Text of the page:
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JAMA. 2008 Jun 18;299(23):2751-9. doi: 10.1001/jama.299.23.2751.

Examining a bidirectional association between depressive symptoms and diabetes.

Author information

  • 1Johns Hopkins University School of Medicine, Department of Medicine, Baltimore, MD 21205, USA. sahill@jhmi.edu

Abstract

CONTEXT:

Depressive symptoms are associated with development of type 2 diabetes, but it is unclear whether type 2 diabetes is a risk factor for elevated depressive symptoms.

OBJECTIVE:

To examine the bidirectional association between depressive symptoms and type 2 diabetes.

DESIGN, SETTING, AND PARTICIPANTS:

Multi-Ethnic Study of Atherosclerosis, a longitudinal, ethnically diverse cohort study of US men and women aged 45 to 84 years enrolled in 2000-2002 and followed up until 2004-2005.

MAIN OUTCOME MEASURES:

Elevated depressive symptoms defined by Center for Epidemiologic Studies Depression Scale (CES-D) score of 16 or higher, use of antidepressant medications, or both. The CES-D score was also modeled continuously. Participants were categorized as normal fasting glucose (< 100 mg/dL), impaired fasting glucose (100-125 mg/dL), or type 2 diabetes (> or = 126 mg/dL or receiving treatment). Analysis 1 included 5201 participants without type 2 diabetes at baseline and estimated the relative hazard of incident type 2 diabetes over 3.2 years for those with and without depressive symptoms. Analysis 2 included 4847 participants without depressive symptoms at baseline and calculated the relative odds of developing depressive symptoms over 3.1 years for those with and without type 2 diabetes.

RESULTS:

In analysis 1, the incidence rate of type 2 diabetes was 22.0 and 16.6 per 1000 person-years for those with and without elevated depressive symptoms, respectively. The risk of incident type 2 diabetes was 1.10 times higher for each 5-unit increment in CES-D score (95% confidence interval [CI], 1.02-1.19) after adjustment for demographic factors and body mass index. This association persisted following adjustment for metabolic, inflammatory, socioeconomic, or lifestyle factors, although it was no longer statistically significant following adjustment for the latter (relative hazard, 1.08; 95% CI, 0.99-1.19). In analysis 2, the incidence rates of elevated depressive symptoms per 1000-person years were 36.8 for participants with normal fasting glucose; 27.9 for impaired fasting glucose; 31.2 for untreated type 2 diabetes, and 61.9 for treated type 2 diabetes. Compared with normal fasting glucose, the demographic-adjusted odds ratios of developing elevated depressive symptoms were 0.79 (95% CI, 0.63-0.99) for impaired fasting glucose, 0.75 (95% CI, 0.44-1.27) for untreated type 2 diabetes, and 1.54 (95% CI, 1.13-2.09) for treated type 2 diabetes. None of these associations with incident depressive symptoms were materially altered with adjustment for body mass index, socioeconomic and lifestyle factors, and comorbidities. Findings in both analyses were comparable across ethnic groups.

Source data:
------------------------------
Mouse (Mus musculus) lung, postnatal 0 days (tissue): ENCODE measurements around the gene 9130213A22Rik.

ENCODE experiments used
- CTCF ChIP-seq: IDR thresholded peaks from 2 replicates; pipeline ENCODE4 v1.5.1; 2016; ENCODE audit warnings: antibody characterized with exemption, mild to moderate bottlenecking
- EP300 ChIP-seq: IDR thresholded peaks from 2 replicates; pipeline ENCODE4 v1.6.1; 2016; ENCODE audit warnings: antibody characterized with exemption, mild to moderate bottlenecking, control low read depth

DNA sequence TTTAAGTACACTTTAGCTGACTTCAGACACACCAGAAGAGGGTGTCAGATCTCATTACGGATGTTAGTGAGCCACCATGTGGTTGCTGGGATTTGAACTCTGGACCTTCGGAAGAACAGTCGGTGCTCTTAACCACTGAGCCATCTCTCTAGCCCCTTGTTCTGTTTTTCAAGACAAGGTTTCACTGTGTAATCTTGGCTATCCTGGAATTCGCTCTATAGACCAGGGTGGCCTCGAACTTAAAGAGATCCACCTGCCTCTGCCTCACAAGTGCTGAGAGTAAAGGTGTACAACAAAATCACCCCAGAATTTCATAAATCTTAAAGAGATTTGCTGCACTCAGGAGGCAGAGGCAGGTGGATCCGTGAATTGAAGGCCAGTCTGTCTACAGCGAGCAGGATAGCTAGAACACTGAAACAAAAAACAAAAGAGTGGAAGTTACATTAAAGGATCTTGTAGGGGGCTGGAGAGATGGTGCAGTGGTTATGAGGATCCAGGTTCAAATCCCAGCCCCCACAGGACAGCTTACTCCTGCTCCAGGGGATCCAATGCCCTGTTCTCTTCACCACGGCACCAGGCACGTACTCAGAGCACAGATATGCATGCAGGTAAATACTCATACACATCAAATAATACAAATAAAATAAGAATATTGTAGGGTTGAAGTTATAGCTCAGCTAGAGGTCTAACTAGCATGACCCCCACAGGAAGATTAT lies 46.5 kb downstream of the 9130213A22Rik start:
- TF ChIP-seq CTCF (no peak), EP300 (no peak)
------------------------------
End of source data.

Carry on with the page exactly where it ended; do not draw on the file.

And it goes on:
CONCLUSIONS:

A modest association of baseline depressive symptoms with incident type 2 diabetes existed that was partially explained by lifestyle factors. Impaired fasting glucose and untreated type 2 diabetes were inversely associated with incident depressive symptoms, whereas treated type 2 diabetes showed a positive association with depressive symptoms. These associations were not substantively affected by adjustment for potential confounding or mediating factors.

PMID:
18560002
[PubMed - indexed for MEDLINE]
PMCID:
PMC2648841
Free PMC Article
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